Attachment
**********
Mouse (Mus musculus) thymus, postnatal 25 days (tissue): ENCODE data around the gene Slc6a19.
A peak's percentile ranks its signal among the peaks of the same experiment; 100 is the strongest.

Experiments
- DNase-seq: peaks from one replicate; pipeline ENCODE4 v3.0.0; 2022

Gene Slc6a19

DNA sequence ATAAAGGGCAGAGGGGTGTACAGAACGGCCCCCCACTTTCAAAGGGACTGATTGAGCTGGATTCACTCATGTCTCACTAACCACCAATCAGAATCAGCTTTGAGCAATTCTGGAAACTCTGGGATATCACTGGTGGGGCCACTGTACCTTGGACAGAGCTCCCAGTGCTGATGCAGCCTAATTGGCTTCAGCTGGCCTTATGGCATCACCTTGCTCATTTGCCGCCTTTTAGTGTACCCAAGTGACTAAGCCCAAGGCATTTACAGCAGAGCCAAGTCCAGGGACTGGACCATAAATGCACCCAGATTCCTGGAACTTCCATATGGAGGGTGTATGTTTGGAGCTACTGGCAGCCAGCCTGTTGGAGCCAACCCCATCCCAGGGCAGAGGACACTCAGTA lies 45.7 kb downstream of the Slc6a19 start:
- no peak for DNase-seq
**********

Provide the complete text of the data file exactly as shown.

Mouse (Mus musculus) thymus, postnatal 25 days (tissue): ENCODE data around the gene Slc6a19.
A peak's percentile ranks its signal among the peaks of the same experiment; 100 is the strongest.

Experiments
- DNase-seq: peaks from one replicate; pipeline ENCODE4 v3.0.0; 2022

Gene Slc6a19

DNA sequence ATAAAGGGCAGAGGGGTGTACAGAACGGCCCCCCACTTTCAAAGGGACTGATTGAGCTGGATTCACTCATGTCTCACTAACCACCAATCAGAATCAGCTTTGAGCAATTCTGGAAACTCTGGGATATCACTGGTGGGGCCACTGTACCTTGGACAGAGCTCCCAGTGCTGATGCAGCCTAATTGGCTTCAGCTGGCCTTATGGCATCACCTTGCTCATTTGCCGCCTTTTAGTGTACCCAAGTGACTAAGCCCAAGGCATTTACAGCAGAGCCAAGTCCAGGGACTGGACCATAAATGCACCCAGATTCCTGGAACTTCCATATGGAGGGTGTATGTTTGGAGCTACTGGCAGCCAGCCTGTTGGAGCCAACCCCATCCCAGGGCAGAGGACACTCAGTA lies 45.7 kb downstream of the Slc6a19 start:
- no peak for DNase-seq